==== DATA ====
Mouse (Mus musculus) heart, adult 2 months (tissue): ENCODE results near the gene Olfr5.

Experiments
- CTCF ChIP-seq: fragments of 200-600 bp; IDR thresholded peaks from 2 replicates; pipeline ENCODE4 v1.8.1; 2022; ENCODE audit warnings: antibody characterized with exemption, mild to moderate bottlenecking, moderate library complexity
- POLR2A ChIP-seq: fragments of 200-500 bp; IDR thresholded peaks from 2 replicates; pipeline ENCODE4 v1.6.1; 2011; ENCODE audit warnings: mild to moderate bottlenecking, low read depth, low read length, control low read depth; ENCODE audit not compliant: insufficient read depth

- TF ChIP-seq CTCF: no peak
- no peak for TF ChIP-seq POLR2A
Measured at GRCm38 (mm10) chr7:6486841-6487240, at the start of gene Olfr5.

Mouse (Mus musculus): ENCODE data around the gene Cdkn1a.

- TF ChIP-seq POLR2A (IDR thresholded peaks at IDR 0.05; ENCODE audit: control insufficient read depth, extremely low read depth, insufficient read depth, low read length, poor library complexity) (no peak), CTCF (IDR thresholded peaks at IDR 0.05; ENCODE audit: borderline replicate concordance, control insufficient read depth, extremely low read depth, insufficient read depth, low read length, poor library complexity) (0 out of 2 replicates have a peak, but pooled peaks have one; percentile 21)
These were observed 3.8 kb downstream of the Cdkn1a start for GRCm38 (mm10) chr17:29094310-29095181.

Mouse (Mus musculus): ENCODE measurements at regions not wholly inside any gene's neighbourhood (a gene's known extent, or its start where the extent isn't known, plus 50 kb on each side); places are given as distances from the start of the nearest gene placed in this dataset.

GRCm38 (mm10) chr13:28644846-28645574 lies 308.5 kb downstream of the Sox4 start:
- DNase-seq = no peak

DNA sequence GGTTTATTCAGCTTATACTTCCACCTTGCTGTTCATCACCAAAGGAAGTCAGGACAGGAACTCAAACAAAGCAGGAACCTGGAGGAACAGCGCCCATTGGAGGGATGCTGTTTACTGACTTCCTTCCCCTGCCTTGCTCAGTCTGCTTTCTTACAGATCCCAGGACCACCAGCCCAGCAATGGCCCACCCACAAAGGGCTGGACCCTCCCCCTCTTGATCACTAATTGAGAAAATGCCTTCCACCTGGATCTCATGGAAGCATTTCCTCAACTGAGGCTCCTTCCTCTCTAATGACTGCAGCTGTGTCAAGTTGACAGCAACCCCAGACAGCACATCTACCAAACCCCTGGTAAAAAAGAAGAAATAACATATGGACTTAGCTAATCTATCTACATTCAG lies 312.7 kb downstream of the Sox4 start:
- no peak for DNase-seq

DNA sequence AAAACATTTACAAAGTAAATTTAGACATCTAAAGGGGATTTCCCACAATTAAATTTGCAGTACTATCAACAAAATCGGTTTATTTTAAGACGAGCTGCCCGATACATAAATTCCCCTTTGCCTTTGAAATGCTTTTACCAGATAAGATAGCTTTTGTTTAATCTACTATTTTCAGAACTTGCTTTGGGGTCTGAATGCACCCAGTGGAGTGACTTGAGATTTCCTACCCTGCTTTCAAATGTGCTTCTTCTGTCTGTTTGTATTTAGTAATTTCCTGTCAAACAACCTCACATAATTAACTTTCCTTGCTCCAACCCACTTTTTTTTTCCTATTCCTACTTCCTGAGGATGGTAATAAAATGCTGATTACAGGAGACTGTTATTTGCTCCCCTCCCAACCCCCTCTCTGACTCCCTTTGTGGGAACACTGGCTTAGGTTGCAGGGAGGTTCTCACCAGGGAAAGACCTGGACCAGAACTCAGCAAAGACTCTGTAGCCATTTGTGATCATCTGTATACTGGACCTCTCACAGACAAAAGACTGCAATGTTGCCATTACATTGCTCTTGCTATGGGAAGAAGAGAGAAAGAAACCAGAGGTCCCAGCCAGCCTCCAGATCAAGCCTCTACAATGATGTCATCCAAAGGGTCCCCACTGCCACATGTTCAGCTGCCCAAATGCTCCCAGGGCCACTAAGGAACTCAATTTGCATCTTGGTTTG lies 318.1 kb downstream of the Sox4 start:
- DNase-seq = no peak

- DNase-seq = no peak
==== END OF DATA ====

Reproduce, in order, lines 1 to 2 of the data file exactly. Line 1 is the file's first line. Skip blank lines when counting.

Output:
Mouse (Mus musculus) heart, adult 2 months (tissue): ENCODE results near the gene Olfr5.

Experiments